Next.js is a powerful and versatile framework that offers compelling reasons to choose it for developing modern web applications. One of its key advantages is its built-in support for server-side rendering (SSR) and static site generation (SSG), enabling faster page loads and improved performance. This not only enhances the user experience but also contributes to better SEO results. Next.js integrates nicely with React, which means a familiar and efficient development experience for React developers. Its automatic code-splitting feature optimises the application’s bundle size, ensuring that only necessary code is loaded, resulting in faster load times. The framework also comes with an intuitive file-based routing system, simplifying the organisation of code and making navigation more straightforward. Additionally, Next.js supports a wide range of data-fetching strategies, including server-side data fetching and incremental static regeneration, offering flexibility in handling dynamic content.


As a platform for deploying your web application Vercel streamlines web development by automating deployments and continuously integrating code changes. In its core functionality it is similar to other platforms like Netlify and Heroku, however it comes with seamless integration and optimization specifically for Next.js apps and a global edge network to deliver content with low latency worldwide.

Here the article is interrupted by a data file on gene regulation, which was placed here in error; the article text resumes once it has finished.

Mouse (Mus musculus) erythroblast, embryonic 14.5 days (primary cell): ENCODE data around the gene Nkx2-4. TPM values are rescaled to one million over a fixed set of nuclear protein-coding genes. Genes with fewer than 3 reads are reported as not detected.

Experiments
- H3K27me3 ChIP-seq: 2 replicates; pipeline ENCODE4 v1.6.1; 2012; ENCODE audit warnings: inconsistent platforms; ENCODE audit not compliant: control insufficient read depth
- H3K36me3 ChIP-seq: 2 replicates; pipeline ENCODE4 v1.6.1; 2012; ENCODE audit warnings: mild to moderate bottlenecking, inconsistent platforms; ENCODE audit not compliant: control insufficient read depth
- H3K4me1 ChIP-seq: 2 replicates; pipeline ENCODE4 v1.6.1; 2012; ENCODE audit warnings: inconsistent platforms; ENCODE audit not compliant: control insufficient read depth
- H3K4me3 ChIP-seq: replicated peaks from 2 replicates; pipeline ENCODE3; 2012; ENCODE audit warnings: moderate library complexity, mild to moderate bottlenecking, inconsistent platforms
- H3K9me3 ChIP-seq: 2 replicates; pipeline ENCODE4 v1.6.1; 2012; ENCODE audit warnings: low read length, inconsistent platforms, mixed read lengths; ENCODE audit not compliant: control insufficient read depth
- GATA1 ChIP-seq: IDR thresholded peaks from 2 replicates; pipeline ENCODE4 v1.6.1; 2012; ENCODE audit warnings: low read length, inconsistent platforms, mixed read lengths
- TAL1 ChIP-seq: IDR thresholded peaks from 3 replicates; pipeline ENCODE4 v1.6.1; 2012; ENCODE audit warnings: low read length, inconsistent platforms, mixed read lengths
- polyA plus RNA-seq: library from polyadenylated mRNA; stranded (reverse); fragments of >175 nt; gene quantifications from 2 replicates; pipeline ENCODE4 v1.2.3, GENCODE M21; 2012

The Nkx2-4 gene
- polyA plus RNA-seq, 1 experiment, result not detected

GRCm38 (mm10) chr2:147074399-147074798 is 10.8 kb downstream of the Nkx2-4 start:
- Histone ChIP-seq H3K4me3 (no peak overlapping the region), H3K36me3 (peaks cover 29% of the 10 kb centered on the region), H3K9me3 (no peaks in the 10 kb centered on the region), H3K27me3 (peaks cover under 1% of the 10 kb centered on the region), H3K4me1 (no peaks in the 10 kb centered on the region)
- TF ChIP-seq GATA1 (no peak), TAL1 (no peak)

Vercel offers zero-configuration deployment for Next.js apps and provides support for serverless functions and HTTPS certificate handling. You can also bundle and ship Next.js applications to the provider of your choice, but with additional integration and configuration effort. For us the simplicity and convenience outweigh the potential greater flexibility you can have with self hosting. Depending on your personal setup or company restrictions this might differ of course.

With its automatic deployment and continuous integration features, Vercel ensures that updates are deployed whenever changes are pushed to the repository, streamlining the development workflow. When integrated with GitHub, every Pull Request gets its dedicated preview environment which makes viewing changes especially for non-technical roles in our teams much easier.

Vercel’s collaboration features make it easier for development teams to work together, and I personally like the comment feature for preview deployments which easily allowed one of my designer colleagues to leave feedback directly on the page for me to investigate. In addition the integration with popular version control systems like Git and support for environment variables enhance the platform's flexibility and security.